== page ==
Maneuvering around the northern suburbs of New York can be a disheartening experience, simply finding my way out of Newark Airport and onto the New Jersey Turnpike fraught with peril, between sudden merges and vanishing lanes. But, as I approach one frustratingly complex interchange I suddenly receive a helping hand: a series of blue arrows that appear to be floating in thin air, pointing out the right place to make my turn.
Decades after Mercedes introduced the original “Baby Benz” in a bid to win over first-time luxury buyers, what’s now called the C-Class has grown into an attractive, surprisingly roomy and technologically sophisticated sedan.
I recently headed east to check out the next-generation C-Class, spending several days driving the 2022 Mercedes-Benz C 300, one of two new versions. And after clocking plenty of miles I realize buyers who automatically focus their attention on SUVs and CUVs might be missing a much better option.
Originally launched in 1982 as the Mercedes-Benz 190 and widely known as the “Baby Benz,” today’s Mercedes C-Class has become both larger and more lavish with each passing generation. The C-Class is no longer the entry point to the Mercedes brand, either. That duty has shifted to other models like the A-Class and CLA. The repositioned C-Class can now more directly tackle competing products like the Audi A4, BMW 3 Series and Genesis G70.
What was once a no-frills sedan is now equipped with all the hallmarks of luxury, from leather, wood and refined metals, to an assortment of high-tech features such as the augmented reality navigation system that helped me avoid getting lost during my visit to New York. Much of the technology has been borrowed from the latest-generation S-Class itself redesigned just last year.
With more and more luxury buyers shifting away from sedans in favor of SUVs, Mercedes has simplified the C-Class line-up, but buyers still have some reasonable choices with the fifth-generation model (the sixth, if you include the original Mercedes 190). That starts with the C 300 which is available in either rear- or all-wheel-drive configuration. For 2023, the more sporty Mercedes-AMG C 43 rolls out. And other variants may yet follow.
Yet again, the redesigned C-Class has grown bigger than the outgoing model, adding 2.5 inches in overall length, at 187.00 inches. It’s also a bit wider, though a half-inch lower. Today’s version isn’t much different in size when compared to the mid-range E-Class sedan of the 1980s. With a widened track and tires of 18 or 19 inches, the sedan has a more sporty stance than the outgoing C-Class.
If anything, the new look is more in tune with the latest-generation S-Class launched last year. That starts with a “cab-rearward” design that puts emphasis on a long hood emphasizing the sedan’s power and sportiness. That’s further accentuated by a new, A-shaped grille with a star-shaped pattern, as well as power bulges on the hood.
Virtually all key details have been tweaked or more aggressively redesigned, from the narrower headlights to the two-piece horizontal taillights.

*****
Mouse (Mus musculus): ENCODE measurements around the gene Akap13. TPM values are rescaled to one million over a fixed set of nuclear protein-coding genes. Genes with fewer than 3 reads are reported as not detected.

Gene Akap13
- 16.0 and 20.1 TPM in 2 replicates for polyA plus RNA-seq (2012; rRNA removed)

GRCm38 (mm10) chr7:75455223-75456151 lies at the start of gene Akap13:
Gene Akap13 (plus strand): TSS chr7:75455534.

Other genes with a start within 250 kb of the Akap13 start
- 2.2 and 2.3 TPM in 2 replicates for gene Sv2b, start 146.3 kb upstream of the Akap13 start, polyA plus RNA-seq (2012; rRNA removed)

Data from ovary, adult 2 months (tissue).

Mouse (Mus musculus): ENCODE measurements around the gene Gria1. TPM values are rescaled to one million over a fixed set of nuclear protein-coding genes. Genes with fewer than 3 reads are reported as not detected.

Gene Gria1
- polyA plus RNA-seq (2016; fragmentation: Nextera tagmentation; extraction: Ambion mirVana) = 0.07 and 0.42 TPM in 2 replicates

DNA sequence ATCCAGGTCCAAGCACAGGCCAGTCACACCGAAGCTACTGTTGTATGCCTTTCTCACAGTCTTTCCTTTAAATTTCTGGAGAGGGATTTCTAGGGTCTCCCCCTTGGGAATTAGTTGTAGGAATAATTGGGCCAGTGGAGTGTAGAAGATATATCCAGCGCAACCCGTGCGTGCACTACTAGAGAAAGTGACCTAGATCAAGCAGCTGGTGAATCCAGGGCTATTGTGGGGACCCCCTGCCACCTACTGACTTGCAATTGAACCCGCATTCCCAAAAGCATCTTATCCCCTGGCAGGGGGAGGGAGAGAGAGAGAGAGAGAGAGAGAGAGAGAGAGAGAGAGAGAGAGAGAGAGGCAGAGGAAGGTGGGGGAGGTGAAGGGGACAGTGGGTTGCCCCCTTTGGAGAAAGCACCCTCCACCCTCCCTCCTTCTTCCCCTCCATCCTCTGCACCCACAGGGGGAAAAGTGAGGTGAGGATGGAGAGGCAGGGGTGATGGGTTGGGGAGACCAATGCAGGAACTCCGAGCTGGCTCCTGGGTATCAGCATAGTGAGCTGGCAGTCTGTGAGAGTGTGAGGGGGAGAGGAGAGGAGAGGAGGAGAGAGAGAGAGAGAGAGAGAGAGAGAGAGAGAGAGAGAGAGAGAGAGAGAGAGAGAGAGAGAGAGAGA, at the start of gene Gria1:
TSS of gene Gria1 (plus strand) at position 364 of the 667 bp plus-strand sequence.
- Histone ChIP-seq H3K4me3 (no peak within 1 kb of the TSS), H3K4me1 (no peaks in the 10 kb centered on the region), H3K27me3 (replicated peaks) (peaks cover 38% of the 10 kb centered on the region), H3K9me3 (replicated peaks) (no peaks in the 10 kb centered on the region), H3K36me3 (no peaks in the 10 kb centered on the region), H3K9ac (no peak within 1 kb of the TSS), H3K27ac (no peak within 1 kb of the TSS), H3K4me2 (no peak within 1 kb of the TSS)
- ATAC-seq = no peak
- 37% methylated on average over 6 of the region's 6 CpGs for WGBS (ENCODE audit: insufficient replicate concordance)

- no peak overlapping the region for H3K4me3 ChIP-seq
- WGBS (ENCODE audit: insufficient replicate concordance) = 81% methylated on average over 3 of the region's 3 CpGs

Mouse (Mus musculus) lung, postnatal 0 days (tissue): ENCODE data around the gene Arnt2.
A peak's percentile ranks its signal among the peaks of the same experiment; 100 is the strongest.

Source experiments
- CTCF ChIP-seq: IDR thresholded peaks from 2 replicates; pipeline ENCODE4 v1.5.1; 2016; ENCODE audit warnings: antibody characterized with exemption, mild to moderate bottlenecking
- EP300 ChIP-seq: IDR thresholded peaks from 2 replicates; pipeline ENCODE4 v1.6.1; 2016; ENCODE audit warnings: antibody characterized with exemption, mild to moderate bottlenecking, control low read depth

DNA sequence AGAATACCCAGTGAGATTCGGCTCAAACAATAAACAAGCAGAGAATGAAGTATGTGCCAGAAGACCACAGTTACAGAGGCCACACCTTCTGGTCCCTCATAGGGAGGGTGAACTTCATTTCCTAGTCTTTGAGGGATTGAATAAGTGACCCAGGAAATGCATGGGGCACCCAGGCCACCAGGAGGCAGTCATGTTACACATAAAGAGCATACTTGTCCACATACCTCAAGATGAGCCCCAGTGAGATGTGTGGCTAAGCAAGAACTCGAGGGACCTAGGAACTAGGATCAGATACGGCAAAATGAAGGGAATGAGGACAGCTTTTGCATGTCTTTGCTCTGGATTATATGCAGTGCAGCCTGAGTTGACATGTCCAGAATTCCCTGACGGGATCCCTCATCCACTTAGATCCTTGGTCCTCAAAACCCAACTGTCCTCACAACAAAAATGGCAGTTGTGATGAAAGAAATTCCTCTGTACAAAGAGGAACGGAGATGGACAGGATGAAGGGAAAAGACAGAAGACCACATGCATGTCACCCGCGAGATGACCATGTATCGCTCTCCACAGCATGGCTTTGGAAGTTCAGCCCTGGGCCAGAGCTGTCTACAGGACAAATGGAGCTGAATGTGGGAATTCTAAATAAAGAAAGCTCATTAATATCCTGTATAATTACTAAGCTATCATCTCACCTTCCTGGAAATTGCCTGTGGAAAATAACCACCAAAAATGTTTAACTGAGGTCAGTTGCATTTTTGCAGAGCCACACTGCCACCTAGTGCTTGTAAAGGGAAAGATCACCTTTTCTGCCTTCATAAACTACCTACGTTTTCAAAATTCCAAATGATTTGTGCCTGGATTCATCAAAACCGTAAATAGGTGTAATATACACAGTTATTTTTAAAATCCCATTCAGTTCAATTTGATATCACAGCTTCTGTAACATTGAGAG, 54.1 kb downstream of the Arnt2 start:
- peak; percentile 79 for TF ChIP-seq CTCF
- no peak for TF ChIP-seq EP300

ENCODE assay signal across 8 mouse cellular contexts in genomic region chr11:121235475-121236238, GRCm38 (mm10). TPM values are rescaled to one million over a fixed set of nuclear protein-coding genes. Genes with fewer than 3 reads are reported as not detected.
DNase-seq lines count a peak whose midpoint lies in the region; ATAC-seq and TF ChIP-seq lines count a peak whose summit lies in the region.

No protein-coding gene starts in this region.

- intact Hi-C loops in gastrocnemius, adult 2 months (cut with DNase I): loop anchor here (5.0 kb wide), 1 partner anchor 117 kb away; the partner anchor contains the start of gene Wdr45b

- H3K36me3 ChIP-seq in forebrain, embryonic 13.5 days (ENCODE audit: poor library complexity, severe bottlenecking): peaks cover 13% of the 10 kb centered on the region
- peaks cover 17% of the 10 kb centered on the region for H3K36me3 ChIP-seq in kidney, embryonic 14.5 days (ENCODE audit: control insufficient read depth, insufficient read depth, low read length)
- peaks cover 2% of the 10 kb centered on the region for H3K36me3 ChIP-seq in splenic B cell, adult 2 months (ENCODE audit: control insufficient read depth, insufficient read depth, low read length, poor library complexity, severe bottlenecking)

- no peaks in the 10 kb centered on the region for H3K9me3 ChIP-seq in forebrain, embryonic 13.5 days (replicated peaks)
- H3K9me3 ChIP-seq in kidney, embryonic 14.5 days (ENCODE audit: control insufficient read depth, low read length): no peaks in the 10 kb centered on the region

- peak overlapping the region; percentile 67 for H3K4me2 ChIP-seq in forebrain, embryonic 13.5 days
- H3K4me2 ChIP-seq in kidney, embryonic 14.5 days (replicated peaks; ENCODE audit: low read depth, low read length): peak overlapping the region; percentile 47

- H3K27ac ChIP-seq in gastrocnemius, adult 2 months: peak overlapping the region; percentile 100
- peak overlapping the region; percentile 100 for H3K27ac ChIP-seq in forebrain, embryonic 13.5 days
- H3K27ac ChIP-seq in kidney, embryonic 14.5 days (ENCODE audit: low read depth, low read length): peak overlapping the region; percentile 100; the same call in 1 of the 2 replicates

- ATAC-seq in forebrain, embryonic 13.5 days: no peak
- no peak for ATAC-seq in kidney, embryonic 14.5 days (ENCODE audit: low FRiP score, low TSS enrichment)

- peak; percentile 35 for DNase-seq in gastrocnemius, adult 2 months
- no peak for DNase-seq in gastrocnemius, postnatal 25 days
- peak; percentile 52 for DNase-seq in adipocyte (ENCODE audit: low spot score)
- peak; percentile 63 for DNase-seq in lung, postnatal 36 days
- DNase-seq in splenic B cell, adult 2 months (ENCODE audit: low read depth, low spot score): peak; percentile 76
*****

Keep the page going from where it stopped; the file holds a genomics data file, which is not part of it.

Inside, the new C-Class picks up on the increasingly high-tech design theme of the S-Class. There are, of course, plenty of traditional luxury features, like leather, wood and metal trim, but the instrument panel is anchored by a floating 12.3-inch digital gauge cluster and an 11.9-inch infotainment touchscreen.
That screen is now angled slightly toward the driver and, explains Mercedes, “The portrait orientation of the central screen is particularly advantageous for full-screen navigation, further enhancing the driver experience.”
For the longest time, Mercedes resisted touchscreen technology, motorists relying instead on a console-mounted controller for the Comand infotainment system. With the new MBUX, everything is done by touch or by voice with an Alexa-like assistant always listening for the wake words, “Hey, Mercedes.” There are a handful of touch controls on the center stack and the new flat-bottomed steering wheel. Some are capacitive touch, notably for setting the speed of the cruise control.
Some take a bit of time to get comfortable with, but the system generally works quite well.
That said, I’d have liked to see Mercedes maintain the rotary controller as I continue to find them easier to use while driving than trying to hit the right spot on a touchscreen.
Mercedes simplified the C-Class line-up, at least for now. Only two versions of the sedan will be available in U.S. showrooms this model year — the C 300 and the C 300 4Matic — though additional options come later, starting in 2023 with the Mercedes-AMG C 43.
I spent my time in the C 300 4Matic. It features a new, 2.0-liter engine with an integrated mild hybrid system — the first time that technology Mercedes has paired a 48-volt integrated starter/generator with a 4-cylinder engine. The package punches out a nominal 255 horsepower and 295 pound-feet of torque.
But, beyond yielding better mileage, the hybrid system allows for a boost mode, kicking in an additional 20 hp and 148 lb-ft for brief bursts. That added muscle delivers a kick-in-the-pants launch feel, but also adds some welcome power during high-speed passes. The C-Class, claims Mercedes, can hit 60 in 5.9 seconds, with a top speed of 130 mph.
Mercedes has yet to release final EPA fuel economy numbers but signaled we should see an improvement from the 2021 model’s 24 mpg city, 33 highway rating.